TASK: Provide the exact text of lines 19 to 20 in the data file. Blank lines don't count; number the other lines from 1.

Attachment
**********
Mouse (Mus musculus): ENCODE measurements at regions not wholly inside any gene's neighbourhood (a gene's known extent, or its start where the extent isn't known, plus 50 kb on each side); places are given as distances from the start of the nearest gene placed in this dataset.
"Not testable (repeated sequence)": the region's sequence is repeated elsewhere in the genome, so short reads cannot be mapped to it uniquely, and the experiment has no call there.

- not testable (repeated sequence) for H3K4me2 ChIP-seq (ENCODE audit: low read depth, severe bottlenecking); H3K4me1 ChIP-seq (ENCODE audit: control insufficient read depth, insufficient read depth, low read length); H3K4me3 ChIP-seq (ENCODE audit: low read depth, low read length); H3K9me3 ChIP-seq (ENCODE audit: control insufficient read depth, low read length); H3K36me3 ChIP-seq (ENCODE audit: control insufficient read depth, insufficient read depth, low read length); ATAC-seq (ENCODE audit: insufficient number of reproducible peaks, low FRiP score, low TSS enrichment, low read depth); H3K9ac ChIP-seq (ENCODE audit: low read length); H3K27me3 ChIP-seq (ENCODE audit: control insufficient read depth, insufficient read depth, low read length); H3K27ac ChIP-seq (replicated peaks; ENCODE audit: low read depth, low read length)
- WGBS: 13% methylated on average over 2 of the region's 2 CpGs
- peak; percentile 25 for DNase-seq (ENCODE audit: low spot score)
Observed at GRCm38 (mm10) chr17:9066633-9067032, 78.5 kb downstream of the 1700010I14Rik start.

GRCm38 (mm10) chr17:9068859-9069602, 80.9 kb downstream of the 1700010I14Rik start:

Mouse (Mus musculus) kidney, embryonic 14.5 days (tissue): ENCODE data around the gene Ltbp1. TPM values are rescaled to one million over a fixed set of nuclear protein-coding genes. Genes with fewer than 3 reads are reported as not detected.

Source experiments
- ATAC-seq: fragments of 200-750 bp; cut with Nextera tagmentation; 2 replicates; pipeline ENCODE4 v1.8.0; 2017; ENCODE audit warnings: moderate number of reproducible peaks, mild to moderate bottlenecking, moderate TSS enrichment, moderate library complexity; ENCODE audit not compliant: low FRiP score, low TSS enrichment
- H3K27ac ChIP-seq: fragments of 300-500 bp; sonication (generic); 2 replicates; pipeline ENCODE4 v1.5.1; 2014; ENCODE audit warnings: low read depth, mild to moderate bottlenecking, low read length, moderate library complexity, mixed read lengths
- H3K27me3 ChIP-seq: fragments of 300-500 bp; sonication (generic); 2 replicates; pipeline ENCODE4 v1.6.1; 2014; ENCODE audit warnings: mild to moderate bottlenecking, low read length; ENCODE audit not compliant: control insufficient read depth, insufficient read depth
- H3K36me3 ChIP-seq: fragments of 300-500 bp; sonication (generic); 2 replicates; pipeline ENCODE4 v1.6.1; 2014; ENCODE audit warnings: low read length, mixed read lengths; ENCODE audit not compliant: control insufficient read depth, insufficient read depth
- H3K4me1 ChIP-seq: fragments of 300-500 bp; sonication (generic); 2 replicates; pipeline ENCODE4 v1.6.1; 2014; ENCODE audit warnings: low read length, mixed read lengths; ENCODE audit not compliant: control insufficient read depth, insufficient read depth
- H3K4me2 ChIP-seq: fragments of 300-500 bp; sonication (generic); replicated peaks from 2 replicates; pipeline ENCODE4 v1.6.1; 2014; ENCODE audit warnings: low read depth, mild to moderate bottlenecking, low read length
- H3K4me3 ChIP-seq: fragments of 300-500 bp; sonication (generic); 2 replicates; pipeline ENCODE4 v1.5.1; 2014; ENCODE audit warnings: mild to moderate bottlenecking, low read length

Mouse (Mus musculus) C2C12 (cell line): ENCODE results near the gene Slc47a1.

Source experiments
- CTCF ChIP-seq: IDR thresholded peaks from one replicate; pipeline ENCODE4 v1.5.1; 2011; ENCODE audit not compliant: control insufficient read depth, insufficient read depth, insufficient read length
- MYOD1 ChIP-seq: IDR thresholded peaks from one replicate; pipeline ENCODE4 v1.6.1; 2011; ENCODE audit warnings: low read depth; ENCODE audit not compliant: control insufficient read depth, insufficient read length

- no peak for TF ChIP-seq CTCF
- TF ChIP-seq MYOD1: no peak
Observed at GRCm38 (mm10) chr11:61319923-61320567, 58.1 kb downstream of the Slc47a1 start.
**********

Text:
- CTCF ChIP-seq: IDR thresholded peaks from one replicate; pipeline ENCODE4 v1.5.1; 2011; ENCODE audit not compliant: control insufficient read depth, insufficient read depth, insufficient read length
- MYOD1 ChIP-seq: IDR thresholded peaks from one replicate; pipeline ENCODE4 v1.6.1; 2011; ENCODE audit warnings: low read depth; ENCODE audit not compliant: control insufficient read depth, insufficient read length